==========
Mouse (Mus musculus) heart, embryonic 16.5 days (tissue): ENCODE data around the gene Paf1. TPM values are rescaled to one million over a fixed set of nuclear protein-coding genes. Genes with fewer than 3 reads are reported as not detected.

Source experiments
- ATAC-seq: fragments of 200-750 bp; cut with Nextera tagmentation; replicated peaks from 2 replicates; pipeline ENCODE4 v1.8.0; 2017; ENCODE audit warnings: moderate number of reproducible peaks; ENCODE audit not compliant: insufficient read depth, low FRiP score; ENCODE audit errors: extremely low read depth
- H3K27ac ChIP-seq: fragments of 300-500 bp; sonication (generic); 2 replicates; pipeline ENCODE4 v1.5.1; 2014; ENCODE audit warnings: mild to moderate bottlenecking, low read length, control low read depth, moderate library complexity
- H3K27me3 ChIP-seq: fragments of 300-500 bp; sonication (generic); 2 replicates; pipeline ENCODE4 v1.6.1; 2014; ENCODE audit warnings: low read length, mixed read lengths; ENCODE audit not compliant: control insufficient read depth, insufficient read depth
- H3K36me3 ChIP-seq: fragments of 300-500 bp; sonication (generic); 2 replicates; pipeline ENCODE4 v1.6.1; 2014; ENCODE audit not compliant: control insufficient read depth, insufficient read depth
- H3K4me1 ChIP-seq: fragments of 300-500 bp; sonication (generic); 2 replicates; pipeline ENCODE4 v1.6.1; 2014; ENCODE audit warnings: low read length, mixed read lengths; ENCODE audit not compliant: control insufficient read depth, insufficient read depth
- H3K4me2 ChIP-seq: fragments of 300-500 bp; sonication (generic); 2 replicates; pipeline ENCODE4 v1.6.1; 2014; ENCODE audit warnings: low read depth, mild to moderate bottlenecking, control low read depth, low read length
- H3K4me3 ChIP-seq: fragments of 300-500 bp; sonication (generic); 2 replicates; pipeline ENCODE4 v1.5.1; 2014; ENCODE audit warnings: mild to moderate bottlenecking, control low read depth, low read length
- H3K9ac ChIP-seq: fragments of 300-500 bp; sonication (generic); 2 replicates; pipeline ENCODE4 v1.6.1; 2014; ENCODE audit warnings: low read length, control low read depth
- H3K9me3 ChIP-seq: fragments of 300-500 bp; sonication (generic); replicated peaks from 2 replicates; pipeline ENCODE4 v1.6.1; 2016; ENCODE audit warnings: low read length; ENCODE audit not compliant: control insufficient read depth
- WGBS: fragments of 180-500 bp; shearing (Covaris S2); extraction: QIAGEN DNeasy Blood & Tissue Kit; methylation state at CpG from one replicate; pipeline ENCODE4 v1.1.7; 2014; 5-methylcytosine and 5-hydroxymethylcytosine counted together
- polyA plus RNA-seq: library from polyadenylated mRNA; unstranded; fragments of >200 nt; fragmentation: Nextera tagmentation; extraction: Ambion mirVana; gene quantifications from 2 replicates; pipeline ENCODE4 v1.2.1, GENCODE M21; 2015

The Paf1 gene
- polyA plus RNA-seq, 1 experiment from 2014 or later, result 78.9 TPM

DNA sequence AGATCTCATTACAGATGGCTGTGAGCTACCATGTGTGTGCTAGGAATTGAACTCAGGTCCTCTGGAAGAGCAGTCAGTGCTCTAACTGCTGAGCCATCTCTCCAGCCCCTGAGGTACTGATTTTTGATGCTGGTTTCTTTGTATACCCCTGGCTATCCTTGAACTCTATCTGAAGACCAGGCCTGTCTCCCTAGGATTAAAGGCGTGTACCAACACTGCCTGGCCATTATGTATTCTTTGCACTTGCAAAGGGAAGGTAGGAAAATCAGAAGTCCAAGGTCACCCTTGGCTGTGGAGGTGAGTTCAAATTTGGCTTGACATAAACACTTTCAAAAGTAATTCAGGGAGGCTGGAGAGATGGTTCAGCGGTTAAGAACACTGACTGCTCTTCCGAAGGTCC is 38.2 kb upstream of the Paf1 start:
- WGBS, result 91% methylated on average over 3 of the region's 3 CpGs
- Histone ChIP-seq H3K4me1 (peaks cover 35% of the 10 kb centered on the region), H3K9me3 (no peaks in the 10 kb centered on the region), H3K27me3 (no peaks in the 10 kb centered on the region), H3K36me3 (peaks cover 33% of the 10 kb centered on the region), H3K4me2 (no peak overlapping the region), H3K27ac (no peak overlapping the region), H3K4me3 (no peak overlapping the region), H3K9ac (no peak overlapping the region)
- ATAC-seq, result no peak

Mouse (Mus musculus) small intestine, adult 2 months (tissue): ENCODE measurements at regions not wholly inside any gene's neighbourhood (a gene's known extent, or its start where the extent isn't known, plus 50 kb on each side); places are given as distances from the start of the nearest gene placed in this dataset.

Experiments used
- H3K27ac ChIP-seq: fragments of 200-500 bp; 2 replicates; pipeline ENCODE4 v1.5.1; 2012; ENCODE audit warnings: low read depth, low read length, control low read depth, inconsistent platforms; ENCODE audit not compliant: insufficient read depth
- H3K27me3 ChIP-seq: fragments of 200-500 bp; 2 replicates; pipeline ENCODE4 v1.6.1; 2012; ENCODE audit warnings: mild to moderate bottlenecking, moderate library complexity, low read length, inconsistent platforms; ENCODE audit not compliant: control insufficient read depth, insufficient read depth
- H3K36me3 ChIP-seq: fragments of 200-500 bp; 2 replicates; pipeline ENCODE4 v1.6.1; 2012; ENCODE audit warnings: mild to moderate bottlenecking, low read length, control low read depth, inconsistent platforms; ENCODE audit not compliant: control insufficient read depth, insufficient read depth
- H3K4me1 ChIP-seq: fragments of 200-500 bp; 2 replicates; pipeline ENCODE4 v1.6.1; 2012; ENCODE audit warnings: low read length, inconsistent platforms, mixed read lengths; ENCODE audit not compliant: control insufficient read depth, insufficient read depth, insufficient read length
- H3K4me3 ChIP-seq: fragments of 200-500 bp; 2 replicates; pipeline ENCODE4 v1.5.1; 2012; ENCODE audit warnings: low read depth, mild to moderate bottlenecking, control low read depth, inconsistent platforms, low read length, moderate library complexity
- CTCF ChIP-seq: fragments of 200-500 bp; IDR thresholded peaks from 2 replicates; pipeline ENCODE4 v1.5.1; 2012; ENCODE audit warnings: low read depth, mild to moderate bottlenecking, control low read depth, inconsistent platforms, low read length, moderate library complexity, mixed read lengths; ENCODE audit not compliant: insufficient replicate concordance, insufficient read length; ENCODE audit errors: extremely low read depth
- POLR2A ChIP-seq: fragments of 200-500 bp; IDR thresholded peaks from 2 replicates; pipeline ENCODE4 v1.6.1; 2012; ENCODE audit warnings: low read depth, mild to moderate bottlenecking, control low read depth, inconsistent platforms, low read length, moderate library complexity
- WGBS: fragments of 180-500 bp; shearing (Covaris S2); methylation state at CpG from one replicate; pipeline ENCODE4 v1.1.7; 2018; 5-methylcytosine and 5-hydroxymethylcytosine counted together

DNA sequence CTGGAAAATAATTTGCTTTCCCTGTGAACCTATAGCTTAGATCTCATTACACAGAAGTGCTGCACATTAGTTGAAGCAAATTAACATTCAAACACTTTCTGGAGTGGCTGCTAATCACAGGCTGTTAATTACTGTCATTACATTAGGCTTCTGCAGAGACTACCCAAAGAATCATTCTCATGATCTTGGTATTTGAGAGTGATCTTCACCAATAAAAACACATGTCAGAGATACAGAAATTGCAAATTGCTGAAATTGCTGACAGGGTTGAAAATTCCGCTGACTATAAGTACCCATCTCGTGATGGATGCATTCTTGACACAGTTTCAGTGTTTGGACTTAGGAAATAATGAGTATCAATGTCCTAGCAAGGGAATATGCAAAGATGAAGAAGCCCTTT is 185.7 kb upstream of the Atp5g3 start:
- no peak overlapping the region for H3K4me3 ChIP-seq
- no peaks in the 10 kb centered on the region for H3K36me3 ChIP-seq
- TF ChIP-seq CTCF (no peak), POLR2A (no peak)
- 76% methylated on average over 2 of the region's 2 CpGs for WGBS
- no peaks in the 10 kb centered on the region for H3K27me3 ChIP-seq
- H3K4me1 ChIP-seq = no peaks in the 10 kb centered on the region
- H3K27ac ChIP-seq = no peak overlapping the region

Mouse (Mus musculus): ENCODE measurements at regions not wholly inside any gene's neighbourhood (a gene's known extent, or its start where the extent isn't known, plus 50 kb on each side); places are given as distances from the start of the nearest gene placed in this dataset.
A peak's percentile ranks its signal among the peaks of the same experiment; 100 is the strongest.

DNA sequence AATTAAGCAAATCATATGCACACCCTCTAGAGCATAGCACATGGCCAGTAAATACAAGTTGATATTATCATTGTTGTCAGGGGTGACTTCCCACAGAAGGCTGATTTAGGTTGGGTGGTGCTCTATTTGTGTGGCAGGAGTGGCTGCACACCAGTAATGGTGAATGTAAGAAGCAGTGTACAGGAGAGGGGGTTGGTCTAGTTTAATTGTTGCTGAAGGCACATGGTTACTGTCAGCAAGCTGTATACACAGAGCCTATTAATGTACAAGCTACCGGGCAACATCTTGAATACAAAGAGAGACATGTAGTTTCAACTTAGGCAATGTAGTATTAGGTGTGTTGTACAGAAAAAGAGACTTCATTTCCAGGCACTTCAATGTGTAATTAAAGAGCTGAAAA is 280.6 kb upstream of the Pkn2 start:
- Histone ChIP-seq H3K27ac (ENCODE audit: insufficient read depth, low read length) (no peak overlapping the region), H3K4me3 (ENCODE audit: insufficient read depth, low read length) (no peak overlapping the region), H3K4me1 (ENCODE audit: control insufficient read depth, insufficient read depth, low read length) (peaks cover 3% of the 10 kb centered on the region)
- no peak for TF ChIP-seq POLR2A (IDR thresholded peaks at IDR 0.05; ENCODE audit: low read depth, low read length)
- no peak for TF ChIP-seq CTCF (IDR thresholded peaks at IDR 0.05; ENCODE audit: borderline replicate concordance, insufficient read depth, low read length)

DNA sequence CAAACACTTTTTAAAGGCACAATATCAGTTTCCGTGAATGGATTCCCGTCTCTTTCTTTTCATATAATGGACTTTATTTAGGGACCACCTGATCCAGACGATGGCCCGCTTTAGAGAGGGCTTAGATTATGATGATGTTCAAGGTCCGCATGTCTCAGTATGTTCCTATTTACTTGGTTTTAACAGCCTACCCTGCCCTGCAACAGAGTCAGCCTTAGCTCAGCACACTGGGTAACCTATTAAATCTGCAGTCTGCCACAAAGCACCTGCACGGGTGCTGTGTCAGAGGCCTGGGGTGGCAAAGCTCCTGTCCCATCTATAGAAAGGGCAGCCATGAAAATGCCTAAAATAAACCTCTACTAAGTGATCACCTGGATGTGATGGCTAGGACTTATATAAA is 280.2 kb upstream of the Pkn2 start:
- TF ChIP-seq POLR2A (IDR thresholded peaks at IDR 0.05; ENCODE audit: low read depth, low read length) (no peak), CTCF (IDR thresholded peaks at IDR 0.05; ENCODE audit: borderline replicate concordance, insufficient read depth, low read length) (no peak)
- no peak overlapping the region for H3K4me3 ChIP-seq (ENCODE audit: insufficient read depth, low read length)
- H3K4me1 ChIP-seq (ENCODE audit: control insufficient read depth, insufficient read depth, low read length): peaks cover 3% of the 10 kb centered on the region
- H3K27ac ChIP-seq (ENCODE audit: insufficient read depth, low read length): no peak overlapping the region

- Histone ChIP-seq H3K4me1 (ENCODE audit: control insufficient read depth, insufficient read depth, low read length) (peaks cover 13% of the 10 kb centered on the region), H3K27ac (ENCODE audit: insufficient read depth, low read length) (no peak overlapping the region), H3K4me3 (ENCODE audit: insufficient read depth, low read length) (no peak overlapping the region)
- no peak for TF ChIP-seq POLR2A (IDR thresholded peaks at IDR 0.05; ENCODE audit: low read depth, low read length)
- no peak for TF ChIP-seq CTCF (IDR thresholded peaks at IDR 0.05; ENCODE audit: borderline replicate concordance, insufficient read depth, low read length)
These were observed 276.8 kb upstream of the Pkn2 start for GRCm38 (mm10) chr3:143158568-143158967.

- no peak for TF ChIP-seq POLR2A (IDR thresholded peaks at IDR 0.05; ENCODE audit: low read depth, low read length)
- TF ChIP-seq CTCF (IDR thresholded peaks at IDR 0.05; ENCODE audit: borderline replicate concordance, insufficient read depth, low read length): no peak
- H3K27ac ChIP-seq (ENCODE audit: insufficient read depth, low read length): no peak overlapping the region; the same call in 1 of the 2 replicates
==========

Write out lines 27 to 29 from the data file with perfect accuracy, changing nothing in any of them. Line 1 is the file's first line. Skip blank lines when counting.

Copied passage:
- CTCF ChIP-seq: fragments of 200-500 bp; IDR thresholded peaks from 2 replicates; pipeline ENCODE4 v1.5.1; 2012; ENCODE audit warnings: low read depth, mild to moderate bottlenecking, control low read depth, inconsistent platforms, low read length, moderate library complexity, mixed read lengths; ENCODE audit not compliant: insufficient replicate concordance, insufficient read length; ENCODE audit errors: extremely low read depth
- POLR2A ChIP-seq: fragments of 200-500 bp; IDR thresholded peaks from 2 replicates; pipeline ENCODE4 v1.6.1; 2012; ENCODE audit warnings: low read depth, mild to moderate bottlenecking, control low read depth, inconsistent platforms, low read length, moderate library complexity
- WGBS: fragments of 180-500 bp; shearing (Covaris S2); methylation state at CpG from one replicate; pipeline ENCODE4 v1.1.7; 2018; 5-methylcytosine and 5-hydroxymethylcytosine counted together